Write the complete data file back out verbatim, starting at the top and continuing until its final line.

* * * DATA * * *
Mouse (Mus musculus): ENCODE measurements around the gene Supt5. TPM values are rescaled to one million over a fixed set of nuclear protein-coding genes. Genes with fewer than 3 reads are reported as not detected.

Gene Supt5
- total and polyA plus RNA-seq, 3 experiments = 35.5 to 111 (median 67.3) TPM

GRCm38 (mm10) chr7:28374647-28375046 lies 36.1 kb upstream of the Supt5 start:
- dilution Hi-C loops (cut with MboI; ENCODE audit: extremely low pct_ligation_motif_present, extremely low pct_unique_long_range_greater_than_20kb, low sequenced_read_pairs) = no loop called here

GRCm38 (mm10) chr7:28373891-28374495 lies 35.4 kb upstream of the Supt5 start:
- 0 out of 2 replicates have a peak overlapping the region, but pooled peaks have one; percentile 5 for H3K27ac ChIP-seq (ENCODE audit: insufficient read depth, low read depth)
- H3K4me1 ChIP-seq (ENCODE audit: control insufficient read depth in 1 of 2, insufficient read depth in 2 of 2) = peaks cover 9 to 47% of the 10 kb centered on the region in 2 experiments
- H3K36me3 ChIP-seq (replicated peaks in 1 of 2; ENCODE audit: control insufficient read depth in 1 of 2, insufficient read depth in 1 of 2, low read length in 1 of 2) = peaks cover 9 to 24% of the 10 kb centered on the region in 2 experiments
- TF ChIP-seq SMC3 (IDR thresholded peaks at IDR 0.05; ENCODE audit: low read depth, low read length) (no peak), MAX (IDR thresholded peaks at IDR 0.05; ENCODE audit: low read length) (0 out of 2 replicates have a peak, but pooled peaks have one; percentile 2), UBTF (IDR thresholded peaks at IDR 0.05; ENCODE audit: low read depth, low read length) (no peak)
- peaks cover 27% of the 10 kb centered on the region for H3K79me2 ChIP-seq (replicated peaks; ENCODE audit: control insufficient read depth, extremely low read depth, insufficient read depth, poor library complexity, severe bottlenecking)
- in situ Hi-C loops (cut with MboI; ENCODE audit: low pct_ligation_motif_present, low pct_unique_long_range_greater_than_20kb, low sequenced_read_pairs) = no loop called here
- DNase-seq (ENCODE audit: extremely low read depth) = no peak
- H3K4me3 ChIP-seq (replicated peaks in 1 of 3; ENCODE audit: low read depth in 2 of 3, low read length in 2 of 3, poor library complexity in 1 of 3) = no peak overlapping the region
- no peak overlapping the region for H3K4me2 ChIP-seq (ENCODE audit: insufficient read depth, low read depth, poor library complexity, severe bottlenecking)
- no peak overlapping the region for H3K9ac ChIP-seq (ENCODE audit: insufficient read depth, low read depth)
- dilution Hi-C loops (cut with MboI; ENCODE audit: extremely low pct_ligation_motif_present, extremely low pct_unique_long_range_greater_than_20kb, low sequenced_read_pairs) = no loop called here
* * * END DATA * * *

Mouse (Mus musculus): ENCODE measurements around the gene Supt5. TPM values are rescaled to one million over a fixed set of nuclear protein-coding genes. Genes with fewer than 3 reads are reported as not detected.

Gene Supt5
- total and polyA plus RNA-seq, 3 experiments = 35.5 to 111 (median 67.3) TPM

GRCm38 (mm10) chr7:28374647-28375046 lies 36.1 kb upstream of the Supt5 start:
- dilution Hi-C loops (cut with MboI; ENCODE audit: extremely low pct_ligation_motif_present, extremely low pct_unique_long_range_greater_than_20kb, low sequenced_read_pairs) = no loop called here

GRCm38 (mm10) chr7:28373891-28374495 lies 35.4 kb upstream of the Supt5 start:
- 0 out of 2 replicates have a peak overlapping the region, but pooled peaks have one; percentile 5 for H3K27ac ChIP-seq (ENCODE audit: insufficient read depth, low read depth)
- H3K4me1 ChIP-seq (ENCODE audit: control insufficient read depth in 1 of 2, insufficient read depth in 2 of 2) = peaks cover 9 to 47% of the 10 kb centered on the region in 2 experiments
- H3K36me3 ChIP-seq (replicated peaks in 1 of 2; ENCODE audit: control insufficient read depth in 1 of 2, insufficient read depth in 1 of 2, low read length in 1 of 2) = peaks cover 9 to 24% of the 10 kb centered on the region in 2 experiments
- TF ChIP-seq SMC3 (IDR thresholded peaks at IDR 0.05; ENCODE audit: low read depth, low read length) (no peak), MAX (IDR thresholded peaks at IDR 0.05; ENCODE audit: low read length) (0 out of 2 replicates have a peak, but pooled peaks have one; percentile 2), UBTF (IDR thresholded peaks at IDR 0.05; ENCODE audit: low read depth, low read length) (no peak)
- peaks cover 27% of the 10 kb centered on the region for H3K79me2 ChIP-seq (replicated peaks; ENCODE audit: control insufficient read depth, extremely low read depth, insufficient read depth, poor library complexity, severe bottlenecking)
- in situ Hi-C loops (cut with MboI; ENCODE audit: low pct_ligation_motif_present, low pct_unique_long_range_greater_than_20kb, low sequenced_read_pairs) = no loop called here
- DNase-seq (ENCODE audit: extremely low read depth) = no peak
- H3K4me3 ChIP-seq (replicated peaks in 1 of 3; ENCODE audit: low read depth in 2 of 3, low read length in 2 of 3, poor library complexity in 1 of 3) = no peak overlapping the region
- no peak overlapping the region for H3K4me2 ChIP-seq (ENCODE audit: insufficient read depth, low read depth, poor library complexity, severe bottlenecking)
- no peak overlapping the region for H3K9ac ChIP-seq (ENCODE audit: insufficient read depth, low read depth)
- dilution Hi-C loops (cut with MboI; ENCODE audit: extremely low pct_ligation_motif_present, extremely low pct_unique_long_range_greater_than_20kb, low sequenced_read_pairs) = no loop called here